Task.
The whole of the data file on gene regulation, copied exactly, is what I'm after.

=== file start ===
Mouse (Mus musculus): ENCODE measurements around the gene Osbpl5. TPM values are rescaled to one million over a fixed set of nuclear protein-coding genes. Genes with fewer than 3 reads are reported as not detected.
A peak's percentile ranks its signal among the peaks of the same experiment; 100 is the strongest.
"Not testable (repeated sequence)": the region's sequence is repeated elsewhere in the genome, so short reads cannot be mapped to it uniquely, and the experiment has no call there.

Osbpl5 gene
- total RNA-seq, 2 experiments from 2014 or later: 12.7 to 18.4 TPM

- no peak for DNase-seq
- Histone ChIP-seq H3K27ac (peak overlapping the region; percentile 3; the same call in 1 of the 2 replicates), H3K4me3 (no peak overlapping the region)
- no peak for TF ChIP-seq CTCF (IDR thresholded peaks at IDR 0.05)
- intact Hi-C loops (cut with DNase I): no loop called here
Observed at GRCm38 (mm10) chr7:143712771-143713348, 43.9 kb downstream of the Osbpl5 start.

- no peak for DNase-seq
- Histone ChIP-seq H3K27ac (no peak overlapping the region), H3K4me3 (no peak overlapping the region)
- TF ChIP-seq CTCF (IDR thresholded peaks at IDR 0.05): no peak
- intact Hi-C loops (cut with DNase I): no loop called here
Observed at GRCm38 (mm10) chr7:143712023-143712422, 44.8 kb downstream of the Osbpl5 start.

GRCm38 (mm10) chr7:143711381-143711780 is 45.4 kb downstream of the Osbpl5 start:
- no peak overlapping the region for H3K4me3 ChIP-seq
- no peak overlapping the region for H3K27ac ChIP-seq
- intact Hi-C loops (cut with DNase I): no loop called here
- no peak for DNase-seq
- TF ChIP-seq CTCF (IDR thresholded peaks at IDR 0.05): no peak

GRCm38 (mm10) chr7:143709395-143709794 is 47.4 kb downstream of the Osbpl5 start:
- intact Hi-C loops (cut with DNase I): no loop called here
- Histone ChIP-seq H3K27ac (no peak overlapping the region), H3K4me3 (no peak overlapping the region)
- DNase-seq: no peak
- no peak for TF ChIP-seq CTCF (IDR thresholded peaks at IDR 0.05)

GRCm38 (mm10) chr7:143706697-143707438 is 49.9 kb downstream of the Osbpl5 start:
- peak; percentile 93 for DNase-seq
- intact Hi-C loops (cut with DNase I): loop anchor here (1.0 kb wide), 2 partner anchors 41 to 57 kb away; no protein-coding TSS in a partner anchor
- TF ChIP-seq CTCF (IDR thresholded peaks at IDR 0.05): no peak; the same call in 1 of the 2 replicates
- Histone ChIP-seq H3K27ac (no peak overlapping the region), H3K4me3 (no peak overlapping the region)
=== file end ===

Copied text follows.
Mouse (Mus musculus): ENCODE measurements around the gene Osbpl5. TPM values are rescaled to one million over a fixed set of nuclear protein-coding genes. Genes with fewer than 3 reads are reported as not detected.
A peak's percentile ranks its signal among the peaks of the same experiment; 100 is the strongest.
"Not testable (repeated sequence)": the region's sequence is repeated elsewhere in the genome, so short reads cannot be mapped to it uniquely, and the experiment has no call there.

Osbpl5 gene
- total RNA-seq, 2 experiments from 2014 or later: 12.7 to 18.4 TPM

- no peak for DNase-seq
- Histone ChIP-seq H3K27ac (peak overlapping the region; percentile 3; the same call in 1 of the 2 replicates), H3K4me3 (no peak overlapping the region)
- no peak for TF ChIP-seq CTCF (IDR thresholded peaks at IDR 0.05)
- intact Hi-C loops (cut with DNase I): no loop called here
Observed at GRCm38 (mm10) chr7:143712771-143713348, 43.9 kb downstream of the Osbpl5 start.

- no peak for DNase-seq
- Histone ChIP-seq H3K27ac (no peak overlapping the region), H3K4me3 (no peak overlapping the region)
- TF ChIP-seq CTCF (IDR thresholded peaks at IDR 0.05): no peak
- intact Hi-C loops (cut with DNase I): no loop called here
Observed at GRCm38 (mm10) chr7:143712023-143712422, 44.8 kb downstream of the Osbpl5 start.

GRCm38 (mm10) chr7:143711381-143711780 is 45.4 kb downstream of the Osbpl5 start:
- no peak overlapping the region for H3K4me3 ChIP-seq
- no peak overlapping the region for H3K27ac ChIP-seq
- intact Hi-C loops (cut with DNase I): no loop called here
- no peak for DNase-seq
- TF ChIP-seq CTCF (IDR thresholded peaks at IDR 0.05): no peak

GRCm38 (mm10) chr7:143709395-143709794 is 47.4 kb downstream of the Osbpl5 start:
- intact Hi-C loops (cut with DNase I): no loop called here
- Histone ChIP-seq H3K27ac (no peak overlapping the region), H3K4me3 (no peak overlapping the region)
- DNase-seq: no peak
- no peak for TF ChIP-seq CTCF (IDR thresholded peaks at IDR 0.05)

GRCm38 (mm10) chr7:143706697-143707438 is 49.9 kb downstream of the Osbpl5 start:
- peak; percentile 93 for DNase-seq
- intact Hi-C loops (cut with DNase I): loop anchor here (1.0 kb wide), 2 partner anchors 41 to 57 kb away; no protein-coding TSS in a partner anchor
- TF ChIP-seq CTCF (IDR thresholded peaks at IDR 0.05): no peak; the same call in 1 of the 2 replicates
- Histone ChIP-seq H3K27ac (no peak overlapping the region), H3K4me3 (no peak overlapping the region)